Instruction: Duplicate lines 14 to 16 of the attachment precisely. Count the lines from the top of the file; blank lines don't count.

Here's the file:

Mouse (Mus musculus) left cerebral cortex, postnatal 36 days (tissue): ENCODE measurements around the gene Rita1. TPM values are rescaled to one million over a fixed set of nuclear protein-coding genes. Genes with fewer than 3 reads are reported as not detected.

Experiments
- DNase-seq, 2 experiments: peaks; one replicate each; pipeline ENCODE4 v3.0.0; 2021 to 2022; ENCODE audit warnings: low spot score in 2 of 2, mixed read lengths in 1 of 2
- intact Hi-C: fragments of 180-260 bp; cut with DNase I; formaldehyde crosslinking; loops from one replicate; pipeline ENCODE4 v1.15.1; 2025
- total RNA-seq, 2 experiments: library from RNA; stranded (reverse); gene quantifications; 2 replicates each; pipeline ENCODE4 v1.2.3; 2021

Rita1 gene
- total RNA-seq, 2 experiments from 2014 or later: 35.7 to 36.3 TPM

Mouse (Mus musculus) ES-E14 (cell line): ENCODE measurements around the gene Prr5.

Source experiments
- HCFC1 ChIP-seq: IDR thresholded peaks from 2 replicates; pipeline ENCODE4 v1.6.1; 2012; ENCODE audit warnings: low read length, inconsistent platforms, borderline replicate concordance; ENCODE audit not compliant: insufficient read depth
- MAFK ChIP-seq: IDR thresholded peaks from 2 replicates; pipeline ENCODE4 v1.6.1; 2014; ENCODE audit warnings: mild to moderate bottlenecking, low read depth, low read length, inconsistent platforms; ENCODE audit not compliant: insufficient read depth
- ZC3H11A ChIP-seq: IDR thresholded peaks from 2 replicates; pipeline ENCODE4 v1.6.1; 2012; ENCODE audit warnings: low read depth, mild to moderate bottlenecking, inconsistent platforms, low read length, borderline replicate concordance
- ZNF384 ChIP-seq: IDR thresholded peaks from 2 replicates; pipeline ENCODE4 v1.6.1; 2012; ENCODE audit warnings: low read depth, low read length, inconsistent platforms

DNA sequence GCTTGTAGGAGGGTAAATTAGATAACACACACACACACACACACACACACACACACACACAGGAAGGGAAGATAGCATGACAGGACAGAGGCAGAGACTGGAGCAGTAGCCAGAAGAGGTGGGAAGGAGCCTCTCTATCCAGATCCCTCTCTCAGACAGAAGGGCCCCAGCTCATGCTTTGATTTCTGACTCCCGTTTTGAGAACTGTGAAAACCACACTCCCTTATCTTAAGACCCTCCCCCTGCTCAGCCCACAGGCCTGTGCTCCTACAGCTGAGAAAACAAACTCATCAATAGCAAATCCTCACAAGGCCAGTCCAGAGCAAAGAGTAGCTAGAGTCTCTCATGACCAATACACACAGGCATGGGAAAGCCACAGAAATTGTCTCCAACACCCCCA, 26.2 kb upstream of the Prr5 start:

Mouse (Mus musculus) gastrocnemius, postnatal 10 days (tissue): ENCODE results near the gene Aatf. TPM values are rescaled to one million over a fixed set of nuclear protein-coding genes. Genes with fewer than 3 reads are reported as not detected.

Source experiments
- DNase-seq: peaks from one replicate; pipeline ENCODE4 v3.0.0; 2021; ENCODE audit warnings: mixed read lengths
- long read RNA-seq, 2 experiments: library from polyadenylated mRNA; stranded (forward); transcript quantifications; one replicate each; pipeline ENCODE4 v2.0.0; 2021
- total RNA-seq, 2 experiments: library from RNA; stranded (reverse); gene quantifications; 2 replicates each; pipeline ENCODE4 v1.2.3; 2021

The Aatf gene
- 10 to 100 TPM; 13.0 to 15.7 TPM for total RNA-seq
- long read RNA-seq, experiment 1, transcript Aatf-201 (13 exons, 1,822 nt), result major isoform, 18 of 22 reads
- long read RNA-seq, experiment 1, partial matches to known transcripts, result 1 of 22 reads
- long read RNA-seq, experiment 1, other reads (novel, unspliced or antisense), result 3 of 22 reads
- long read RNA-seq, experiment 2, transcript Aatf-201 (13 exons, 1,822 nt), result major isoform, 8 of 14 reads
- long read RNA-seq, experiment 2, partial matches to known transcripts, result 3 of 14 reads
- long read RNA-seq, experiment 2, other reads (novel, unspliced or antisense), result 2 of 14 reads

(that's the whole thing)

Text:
DNA sequence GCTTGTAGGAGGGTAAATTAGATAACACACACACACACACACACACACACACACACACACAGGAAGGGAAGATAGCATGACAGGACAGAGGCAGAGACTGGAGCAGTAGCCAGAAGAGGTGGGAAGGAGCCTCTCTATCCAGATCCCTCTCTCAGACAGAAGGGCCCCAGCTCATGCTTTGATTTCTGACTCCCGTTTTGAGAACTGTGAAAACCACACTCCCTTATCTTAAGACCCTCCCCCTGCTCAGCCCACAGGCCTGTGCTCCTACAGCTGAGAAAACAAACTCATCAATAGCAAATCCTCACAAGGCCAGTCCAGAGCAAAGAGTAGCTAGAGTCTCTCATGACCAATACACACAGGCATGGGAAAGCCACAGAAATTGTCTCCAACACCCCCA, 26.2 kb upstream of the Prr5 start:

Mouse (Mus musculus) gastrocnemius, postnatal 10 days (tissue): ENCODE results near the gene Aatf. TPM values are rescaled to one million over a fixed set of nuclear protein-coding genes. Genes with fewer than 3 reads are reported as not detected.

Source experiments